Notes by Autumn Light

On Hebrew, English, translation, editing, and more—by Jonathan Orr-Stav

What are things that should be avoided in academic writing?


[A2A] Are you seated? Then we’ll begin.

Here are some the major hazards that I tell my clients to look out for and avoid:

  • Overly verbose and latinate language
  • Non-idiomatic language
  • Ambiguous wording
  • Spiral writing
  • Mowing the lawn twice
  • Lost subject or object

In detail:

Overly verbose and latinate language

Some people think that academic writing means using long, latinate words. This was, indeed, the case in Victorian times—which is why in the Sherlock Holmes stories you’ll see a character saying things such as:

Our prisoner’s furious resistance did not apparently indicate any ferocity in his disposition towards ourselves.

But in the early twentieth century, good writers began to realise that plain English was far better for communicating ideas. George Orwell’s guiding principle was:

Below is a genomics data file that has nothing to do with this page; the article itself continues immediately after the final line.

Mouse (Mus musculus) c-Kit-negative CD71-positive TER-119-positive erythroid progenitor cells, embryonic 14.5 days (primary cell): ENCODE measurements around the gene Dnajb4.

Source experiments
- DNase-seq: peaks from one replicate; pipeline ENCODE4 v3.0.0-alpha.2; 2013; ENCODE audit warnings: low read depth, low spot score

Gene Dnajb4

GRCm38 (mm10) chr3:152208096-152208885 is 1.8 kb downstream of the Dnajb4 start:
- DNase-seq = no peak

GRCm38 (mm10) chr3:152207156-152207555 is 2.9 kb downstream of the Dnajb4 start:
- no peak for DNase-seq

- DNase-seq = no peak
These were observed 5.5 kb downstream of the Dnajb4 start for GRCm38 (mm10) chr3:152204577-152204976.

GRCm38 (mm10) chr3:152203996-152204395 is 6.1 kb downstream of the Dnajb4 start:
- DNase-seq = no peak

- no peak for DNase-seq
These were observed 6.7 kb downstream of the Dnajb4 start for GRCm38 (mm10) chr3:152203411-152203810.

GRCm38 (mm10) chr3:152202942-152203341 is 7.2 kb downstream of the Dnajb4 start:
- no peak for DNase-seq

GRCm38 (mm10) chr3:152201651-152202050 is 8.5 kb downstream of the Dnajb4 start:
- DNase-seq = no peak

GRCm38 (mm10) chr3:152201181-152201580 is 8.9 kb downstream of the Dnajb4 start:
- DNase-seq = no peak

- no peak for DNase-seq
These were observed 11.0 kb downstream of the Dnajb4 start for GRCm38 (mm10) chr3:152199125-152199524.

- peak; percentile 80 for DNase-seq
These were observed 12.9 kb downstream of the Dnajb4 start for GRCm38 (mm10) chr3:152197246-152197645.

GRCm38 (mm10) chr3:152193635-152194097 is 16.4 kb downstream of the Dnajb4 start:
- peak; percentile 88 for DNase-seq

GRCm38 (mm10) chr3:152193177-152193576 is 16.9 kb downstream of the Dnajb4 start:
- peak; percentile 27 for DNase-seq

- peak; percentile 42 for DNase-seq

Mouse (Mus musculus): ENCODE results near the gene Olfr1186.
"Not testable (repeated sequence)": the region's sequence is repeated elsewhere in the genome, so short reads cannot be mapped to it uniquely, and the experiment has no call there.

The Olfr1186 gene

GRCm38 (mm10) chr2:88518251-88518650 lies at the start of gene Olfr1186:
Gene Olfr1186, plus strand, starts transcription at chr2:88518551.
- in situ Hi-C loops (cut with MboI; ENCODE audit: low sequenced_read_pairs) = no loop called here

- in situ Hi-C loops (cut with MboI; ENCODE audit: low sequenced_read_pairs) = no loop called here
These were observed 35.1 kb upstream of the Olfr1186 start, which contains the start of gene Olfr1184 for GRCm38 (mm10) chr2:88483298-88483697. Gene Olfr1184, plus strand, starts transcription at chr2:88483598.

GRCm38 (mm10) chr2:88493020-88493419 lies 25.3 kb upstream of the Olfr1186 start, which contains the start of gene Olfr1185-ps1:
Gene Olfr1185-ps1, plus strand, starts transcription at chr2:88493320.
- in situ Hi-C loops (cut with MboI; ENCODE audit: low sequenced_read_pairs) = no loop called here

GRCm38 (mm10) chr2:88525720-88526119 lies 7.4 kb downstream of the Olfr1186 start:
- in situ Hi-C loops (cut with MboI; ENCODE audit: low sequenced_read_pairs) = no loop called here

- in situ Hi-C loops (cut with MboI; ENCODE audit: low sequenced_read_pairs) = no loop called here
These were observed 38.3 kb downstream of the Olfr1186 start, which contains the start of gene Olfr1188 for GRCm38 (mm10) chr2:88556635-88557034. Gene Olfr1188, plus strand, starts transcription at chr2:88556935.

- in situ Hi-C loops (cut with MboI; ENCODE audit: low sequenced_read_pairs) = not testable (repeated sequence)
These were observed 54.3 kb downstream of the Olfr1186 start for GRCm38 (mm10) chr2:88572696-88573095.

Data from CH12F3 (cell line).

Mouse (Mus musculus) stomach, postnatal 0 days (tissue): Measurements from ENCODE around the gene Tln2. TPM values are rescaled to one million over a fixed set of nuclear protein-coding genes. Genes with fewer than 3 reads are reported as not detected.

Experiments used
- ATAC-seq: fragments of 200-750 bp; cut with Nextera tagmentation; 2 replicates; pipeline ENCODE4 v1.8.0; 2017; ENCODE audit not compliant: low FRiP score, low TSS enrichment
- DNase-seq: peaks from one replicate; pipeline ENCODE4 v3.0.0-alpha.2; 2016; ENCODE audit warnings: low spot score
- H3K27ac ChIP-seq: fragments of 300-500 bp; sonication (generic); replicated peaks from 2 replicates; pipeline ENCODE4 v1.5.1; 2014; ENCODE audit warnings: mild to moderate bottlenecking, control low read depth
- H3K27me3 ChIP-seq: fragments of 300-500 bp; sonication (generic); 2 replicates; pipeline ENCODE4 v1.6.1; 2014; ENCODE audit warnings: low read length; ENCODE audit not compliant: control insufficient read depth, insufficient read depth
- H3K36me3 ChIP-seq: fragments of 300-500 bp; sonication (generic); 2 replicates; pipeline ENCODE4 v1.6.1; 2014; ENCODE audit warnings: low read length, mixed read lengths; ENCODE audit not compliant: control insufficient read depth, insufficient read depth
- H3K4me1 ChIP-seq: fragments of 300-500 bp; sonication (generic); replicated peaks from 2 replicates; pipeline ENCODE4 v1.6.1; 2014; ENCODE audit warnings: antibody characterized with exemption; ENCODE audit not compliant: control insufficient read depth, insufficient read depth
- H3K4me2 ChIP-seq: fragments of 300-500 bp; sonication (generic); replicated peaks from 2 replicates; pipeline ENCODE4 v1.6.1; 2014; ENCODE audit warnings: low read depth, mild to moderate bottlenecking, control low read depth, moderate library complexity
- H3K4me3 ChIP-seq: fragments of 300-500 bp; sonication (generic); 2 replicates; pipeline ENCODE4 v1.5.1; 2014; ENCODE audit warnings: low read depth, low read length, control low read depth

Never use a foreign phrase, a scientific term or a jargon word if you can think of an everyday English equivalent.

Winston Churchill—a master of effective communication—was a strong believer in plain English:

Broadly speaking, the short words are the best, and the old words when short are best of all.

Overly verbose language obscures what you’re trying to convey. This may be an advantage if you’re trying to hide the fact that you don’t actually have anything original to say. The following passage, from a sample nonsensical paper generated by SciGen—the Automatic CS Paper Generator—is a good illustration of this: